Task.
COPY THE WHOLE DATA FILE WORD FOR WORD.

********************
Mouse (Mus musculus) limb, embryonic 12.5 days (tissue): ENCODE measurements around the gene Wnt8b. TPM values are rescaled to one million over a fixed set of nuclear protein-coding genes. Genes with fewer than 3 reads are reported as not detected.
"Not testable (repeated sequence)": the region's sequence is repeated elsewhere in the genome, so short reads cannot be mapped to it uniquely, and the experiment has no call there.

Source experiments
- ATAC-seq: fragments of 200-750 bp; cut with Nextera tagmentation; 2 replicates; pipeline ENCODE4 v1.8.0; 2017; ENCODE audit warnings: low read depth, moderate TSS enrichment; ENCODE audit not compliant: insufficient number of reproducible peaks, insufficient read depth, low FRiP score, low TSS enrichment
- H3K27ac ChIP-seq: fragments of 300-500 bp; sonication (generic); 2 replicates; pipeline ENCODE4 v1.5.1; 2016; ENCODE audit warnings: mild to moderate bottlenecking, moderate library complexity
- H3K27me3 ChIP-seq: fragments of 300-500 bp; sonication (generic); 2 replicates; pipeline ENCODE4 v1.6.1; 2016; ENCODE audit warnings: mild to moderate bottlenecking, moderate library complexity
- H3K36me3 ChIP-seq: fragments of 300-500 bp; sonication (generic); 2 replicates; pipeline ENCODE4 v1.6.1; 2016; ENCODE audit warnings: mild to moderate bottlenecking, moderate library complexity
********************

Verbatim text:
Mouse (Mus musculus) limb, embryonic 12.5 days (tissue): ENCODE measurements around the gene Wnt8b. TPM values are rescaled to one million over a fixed set of nuclear protein-coding genes. Genes with fewer than 3 reads are reported as not detected.
"Not testable (repeated sequence)": the region's sequence is repeated elsewhere in the genome, so short reads cannot be mapped to it uniquely, and the experiment has no call there.

Source experiments
- ATAC-seq: fragments of 200-750 bp; cut with Nextera tagmentation; 2 replicates; pipeline ENCODE4 v1.8.0; 2017; ENCODE audit warnings: low read depth, moderate TSS enrichment; ENCODE audit not compliant: insufficient number of reproducible peaks, insufficient read depth, low FRiP score, low TSS enrichment
- H3K27ac ChIP-seq: fragments of 300-500 bp; sonication (generic); 2 replicates; pipeline ENCODE4 v1.5.1; 2016; ENCODE audit warnings: mild to moderate bottlenecking, moderate library complexity
- H3K27me3 ChIP-seq: fragments of 300-500 bp; sonication (generic); 2 replicates; pipeline ENCODE4 v1.6.1; 2016; ENCODE audit warnings: mild to moderate bottlenecking, moderate library complexity
- H3K36me3 ChIP-seq: fragments of 300-500 bp; sonication (generic); 2 replicates; pipeline ENCODE4 v1.6.1; 2016; ENCODE audit warnings: mild to moderate bottlenecking, moderate library complexity